February 2015 Church & State | AU Bulletin

A Pennsylvania judge forbade a Muslim woman from swearing on the Quran before taking the witness stand in a custody dispute. The ruling upholds a state law that requires witnesses to swear on the Christian Bible or make a non-religious affirmation before offering testimony.

The woman had argued that the state’s law violated her religious liberty rights and exhibited a preference for Christianity over Islam and other religions.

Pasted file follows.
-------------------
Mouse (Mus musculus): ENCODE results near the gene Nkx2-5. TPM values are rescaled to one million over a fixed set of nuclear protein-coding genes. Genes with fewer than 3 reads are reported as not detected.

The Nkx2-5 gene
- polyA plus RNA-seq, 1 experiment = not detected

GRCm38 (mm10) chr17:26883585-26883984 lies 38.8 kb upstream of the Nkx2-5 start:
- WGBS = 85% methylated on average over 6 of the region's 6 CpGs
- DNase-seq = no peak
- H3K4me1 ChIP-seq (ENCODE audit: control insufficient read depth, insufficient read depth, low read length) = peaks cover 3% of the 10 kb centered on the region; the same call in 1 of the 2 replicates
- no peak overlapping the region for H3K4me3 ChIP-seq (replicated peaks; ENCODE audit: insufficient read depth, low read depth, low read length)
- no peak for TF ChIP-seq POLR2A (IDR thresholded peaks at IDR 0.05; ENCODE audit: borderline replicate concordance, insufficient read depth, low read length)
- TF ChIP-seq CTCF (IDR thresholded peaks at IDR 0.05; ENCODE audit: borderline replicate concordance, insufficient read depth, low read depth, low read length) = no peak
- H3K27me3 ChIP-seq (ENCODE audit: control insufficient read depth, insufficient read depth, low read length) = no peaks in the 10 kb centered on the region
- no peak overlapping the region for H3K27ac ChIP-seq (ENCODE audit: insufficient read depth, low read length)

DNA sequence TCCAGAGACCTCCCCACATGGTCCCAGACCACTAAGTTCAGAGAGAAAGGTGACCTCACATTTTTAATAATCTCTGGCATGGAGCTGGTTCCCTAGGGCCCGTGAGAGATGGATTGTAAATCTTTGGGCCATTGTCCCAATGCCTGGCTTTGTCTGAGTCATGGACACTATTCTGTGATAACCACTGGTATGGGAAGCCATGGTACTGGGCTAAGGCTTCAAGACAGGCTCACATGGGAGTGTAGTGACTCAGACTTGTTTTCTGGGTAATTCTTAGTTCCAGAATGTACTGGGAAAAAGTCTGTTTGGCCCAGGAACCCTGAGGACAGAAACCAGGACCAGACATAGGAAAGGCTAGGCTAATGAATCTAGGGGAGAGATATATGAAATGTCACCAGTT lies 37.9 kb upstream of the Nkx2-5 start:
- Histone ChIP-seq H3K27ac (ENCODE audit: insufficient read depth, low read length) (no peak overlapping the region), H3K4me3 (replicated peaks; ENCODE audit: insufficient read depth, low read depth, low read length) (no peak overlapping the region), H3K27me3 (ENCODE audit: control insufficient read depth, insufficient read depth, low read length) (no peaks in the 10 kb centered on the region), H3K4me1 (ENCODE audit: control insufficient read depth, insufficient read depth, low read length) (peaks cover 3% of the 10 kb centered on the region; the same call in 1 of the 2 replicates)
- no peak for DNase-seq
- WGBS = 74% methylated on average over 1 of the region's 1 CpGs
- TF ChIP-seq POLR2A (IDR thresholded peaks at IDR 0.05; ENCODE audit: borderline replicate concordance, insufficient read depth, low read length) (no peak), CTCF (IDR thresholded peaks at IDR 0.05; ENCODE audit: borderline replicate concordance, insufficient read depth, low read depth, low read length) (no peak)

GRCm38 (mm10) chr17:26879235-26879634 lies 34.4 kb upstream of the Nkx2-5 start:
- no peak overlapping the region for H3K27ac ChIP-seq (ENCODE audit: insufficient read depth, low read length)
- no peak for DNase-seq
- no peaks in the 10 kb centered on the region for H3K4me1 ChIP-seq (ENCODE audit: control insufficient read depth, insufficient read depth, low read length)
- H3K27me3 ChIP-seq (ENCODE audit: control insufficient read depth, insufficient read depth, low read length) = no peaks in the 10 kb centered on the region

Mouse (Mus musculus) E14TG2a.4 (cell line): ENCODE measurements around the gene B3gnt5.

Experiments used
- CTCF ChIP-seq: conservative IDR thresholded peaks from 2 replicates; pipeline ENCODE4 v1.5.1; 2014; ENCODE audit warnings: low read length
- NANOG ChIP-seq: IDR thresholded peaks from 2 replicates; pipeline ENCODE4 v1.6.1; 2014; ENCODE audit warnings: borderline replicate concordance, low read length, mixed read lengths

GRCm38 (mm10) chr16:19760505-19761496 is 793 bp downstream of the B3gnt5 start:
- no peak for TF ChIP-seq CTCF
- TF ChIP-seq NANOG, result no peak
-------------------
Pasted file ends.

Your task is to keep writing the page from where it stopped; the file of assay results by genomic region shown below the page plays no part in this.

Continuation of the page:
Her estranged husband, who opposes her in the custody dispute, swore on a Bible, although he too identifies as Muslim. He told the court that the woman’s refusal to swear on a Bible or make a non-religious affirmation served as a sort of witness intimidation, since it could be construed to imply that his testimony would be less than truthful as he swore on a non-Islamic book. 

As the mother noted in her objection to the requirement, other states, like North Carolina, permit the use of holy books that are not the Bible. But the judge rejected that argument, finding instead that the statute as worded applied to the case.

The case is Musaitef v. Musaitef.